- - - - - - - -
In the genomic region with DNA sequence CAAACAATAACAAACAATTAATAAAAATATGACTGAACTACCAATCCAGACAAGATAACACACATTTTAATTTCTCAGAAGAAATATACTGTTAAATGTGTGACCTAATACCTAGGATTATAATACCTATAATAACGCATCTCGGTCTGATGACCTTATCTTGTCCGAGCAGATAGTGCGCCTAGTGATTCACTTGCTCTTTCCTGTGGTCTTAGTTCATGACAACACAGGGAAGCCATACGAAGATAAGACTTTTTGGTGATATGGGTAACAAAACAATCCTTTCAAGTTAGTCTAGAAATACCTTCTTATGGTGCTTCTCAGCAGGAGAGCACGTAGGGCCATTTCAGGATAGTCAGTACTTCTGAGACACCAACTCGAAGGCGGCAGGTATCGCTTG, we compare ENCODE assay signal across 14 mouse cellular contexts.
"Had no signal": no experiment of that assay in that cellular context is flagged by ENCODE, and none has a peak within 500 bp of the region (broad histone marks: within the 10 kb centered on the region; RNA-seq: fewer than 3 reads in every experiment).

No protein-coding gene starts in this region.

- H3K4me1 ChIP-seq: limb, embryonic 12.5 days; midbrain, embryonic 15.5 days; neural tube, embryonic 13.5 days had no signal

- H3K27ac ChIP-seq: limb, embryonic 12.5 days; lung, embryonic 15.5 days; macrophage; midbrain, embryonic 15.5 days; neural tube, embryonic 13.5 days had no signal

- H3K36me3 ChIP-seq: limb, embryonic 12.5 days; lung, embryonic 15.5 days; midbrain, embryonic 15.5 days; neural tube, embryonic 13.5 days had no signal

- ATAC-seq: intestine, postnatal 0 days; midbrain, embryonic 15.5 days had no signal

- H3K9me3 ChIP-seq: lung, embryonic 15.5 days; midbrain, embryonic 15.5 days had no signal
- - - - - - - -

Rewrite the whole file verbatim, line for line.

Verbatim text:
In the genomic region with DNA sequence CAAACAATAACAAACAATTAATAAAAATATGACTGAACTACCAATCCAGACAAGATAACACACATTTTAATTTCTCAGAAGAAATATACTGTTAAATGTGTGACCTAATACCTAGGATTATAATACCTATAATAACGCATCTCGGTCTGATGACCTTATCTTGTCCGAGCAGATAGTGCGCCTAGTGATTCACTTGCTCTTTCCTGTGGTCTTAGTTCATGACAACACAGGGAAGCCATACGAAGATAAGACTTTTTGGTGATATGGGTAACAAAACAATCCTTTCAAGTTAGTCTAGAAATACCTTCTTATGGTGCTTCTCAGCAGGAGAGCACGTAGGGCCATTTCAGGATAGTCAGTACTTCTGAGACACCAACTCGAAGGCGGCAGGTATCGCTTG, we compare ENCODE assay signal across 14 mouse cellular contexts.
"Had no signal": no experiment of that assay in that cellular context is flagged by ENCODE, and none has a peak within 500 bp of the region (broad histone marks: within the 10 kb centered on the region; RNA-seq: fewer than 3 reads in every experiment).

No protein-coding gene starts in this region.

- H3K4me1 ChIP-seq: limb, embryonic 12.5 days; midbrain, embryonic 15.5 days; neural tube, embryonic 13.5 days had no signal

- H3K27ac ChIP-seq: limb, embryonic 12.5 days; lung, embryonic 15.5 days; macrophage; midbrain, embryonic 15.5 days; neural tube, embryonic 13.5 days had no signal

- H3K36me3 ChIP-seq: limb, embryonic 12.5 days; lung, embryonic 15.5 days; midbrain, embryonic 15.5 days; neural tube, embryonic 13.5 days had no signal

- ATAC-seq: intestine, postnatal 0 days; midbrain, embryonic 15.5 days had no signal

- H3K9me3 ChIP-seq: lung, embryonic 15.5 days; midbrain, embryonic 15.5 days had no signal